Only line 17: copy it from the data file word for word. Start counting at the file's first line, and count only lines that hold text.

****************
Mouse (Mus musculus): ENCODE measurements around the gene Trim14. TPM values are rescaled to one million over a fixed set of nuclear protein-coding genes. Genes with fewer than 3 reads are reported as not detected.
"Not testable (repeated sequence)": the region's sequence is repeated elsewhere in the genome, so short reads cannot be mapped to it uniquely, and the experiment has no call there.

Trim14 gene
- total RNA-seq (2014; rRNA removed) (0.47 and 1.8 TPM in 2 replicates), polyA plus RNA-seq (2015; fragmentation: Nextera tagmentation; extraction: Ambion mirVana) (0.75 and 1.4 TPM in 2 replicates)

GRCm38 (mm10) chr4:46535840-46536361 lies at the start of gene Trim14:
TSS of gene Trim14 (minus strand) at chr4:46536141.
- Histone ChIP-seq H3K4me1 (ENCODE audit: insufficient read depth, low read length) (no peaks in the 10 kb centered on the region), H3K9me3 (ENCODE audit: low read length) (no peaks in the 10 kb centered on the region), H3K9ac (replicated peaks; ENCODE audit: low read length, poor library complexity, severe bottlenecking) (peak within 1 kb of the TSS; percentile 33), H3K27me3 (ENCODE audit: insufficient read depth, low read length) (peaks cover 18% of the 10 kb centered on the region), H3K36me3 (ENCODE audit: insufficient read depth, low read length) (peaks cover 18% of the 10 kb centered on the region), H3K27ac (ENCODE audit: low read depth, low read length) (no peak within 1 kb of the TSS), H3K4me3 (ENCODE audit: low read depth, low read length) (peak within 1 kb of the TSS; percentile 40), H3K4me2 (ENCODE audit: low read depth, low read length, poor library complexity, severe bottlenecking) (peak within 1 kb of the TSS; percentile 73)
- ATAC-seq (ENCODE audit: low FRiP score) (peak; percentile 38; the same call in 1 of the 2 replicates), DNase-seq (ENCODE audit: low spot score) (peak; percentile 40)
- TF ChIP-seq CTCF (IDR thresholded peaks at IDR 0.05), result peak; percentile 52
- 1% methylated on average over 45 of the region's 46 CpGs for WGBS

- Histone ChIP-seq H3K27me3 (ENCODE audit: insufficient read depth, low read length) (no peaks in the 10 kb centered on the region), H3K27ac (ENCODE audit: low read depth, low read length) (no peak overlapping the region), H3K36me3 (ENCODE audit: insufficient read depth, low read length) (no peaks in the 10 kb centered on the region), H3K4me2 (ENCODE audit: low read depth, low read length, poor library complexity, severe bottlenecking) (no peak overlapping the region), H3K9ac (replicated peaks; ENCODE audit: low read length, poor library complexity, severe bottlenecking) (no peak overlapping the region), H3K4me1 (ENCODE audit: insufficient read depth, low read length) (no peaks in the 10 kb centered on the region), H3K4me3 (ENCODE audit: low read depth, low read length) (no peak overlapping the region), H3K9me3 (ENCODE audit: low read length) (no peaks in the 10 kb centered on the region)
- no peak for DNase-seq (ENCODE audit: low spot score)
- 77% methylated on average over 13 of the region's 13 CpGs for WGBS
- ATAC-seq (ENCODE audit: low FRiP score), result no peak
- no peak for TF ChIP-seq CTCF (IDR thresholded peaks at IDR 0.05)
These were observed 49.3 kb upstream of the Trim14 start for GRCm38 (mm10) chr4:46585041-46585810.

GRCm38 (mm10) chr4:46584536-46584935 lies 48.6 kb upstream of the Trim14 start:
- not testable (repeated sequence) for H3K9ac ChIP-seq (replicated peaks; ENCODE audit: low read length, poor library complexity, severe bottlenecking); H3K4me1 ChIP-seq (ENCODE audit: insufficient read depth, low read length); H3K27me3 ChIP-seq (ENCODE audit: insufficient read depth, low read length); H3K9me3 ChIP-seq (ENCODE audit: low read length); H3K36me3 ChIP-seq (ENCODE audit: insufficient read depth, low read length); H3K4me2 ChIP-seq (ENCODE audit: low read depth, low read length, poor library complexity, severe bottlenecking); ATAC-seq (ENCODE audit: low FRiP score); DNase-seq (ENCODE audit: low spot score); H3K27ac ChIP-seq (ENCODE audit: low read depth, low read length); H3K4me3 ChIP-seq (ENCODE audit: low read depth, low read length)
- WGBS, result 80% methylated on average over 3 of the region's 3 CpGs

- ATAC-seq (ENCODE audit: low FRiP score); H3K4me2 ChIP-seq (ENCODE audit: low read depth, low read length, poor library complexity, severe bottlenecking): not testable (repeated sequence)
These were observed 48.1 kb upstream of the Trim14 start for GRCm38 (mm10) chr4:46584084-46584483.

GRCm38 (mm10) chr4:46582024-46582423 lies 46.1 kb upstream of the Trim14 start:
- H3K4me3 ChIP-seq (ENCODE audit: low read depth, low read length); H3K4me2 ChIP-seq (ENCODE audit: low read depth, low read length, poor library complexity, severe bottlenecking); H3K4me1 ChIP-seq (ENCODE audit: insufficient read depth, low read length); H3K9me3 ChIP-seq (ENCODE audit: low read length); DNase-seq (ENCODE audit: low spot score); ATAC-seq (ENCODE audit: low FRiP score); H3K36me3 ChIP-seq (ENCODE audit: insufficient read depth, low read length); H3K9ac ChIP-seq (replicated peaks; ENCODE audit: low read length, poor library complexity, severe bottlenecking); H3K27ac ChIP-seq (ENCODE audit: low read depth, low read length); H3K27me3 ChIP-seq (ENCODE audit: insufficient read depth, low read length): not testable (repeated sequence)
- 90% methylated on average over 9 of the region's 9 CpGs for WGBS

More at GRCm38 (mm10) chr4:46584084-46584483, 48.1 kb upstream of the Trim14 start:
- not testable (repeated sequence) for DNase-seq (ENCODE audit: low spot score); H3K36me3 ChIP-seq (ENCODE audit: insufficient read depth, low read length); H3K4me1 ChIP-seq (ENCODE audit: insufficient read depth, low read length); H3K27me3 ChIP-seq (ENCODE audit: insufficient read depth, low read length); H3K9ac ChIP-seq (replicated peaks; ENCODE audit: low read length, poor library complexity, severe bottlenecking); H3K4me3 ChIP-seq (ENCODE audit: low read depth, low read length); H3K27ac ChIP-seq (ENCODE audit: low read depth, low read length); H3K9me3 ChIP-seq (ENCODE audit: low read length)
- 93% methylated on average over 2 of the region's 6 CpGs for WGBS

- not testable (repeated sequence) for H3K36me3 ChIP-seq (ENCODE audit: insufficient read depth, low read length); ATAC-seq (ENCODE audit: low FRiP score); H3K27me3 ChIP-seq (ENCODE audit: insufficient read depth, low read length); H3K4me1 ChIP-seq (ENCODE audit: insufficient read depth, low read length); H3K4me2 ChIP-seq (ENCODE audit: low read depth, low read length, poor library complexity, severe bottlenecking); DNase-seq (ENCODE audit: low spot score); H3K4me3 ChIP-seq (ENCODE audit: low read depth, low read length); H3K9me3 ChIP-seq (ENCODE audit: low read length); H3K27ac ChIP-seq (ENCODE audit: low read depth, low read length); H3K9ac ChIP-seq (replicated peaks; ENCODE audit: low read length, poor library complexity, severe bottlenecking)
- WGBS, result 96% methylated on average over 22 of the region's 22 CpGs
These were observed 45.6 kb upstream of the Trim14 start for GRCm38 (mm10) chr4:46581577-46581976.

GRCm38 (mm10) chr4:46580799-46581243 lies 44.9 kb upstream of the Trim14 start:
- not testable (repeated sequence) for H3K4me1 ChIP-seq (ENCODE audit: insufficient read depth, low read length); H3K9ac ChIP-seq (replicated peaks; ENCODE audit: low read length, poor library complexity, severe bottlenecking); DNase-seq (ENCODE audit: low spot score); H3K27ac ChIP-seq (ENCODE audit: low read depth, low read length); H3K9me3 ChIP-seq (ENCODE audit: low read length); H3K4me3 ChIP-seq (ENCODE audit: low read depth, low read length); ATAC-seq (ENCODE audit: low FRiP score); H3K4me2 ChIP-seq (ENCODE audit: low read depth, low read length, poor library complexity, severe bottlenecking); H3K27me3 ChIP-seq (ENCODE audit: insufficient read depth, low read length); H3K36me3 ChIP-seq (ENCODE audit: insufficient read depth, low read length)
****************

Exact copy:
GRCm38 (mm10) chr4:46584536-46584935 lies 48.6 kb upstream of the Trim14 start: